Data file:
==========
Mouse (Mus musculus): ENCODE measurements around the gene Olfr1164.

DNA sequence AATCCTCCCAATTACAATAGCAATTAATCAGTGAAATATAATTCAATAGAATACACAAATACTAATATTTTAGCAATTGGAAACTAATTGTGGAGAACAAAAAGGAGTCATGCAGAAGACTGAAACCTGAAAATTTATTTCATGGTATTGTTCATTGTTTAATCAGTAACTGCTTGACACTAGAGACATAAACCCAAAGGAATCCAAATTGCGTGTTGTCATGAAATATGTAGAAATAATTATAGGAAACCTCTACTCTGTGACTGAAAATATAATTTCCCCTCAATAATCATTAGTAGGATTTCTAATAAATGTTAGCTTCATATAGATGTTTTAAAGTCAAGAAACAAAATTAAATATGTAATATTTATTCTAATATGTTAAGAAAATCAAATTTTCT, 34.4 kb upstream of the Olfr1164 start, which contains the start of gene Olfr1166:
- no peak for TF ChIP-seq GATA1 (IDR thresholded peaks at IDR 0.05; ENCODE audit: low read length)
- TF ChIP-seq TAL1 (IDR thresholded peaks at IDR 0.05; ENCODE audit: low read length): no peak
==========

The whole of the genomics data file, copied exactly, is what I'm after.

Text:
Mouse (Mus musculus): ENCODE measurements around the gene Olfr1164.

DNA sequence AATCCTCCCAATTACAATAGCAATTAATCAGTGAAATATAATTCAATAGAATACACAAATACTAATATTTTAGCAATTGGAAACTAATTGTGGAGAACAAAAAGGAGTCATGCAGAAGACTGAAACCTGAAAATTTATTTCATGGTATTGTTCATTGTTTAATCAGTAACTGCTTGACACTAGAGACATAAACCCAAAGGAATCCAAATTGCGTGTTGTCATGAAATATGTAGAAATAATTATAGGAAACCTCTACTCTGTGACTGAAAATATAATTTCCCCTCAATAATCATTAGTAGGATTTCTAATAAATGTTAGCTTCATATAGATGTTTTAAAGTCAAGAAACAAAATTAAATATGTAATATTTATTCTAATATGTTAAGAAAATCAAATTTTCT, 34.4 kb upstream of the Olfr1164 start, which contains the start of gene Olfr1166:
- no peak for TF ChIP-seq GATA1 (IDR thresholded peaks at IDR 0.05; ENCODE audit: low read length)
- TF ChIP-seq TAL1 (IDR thresholded peaks at IDR 0.05; ENCODE audit: low read length): no peak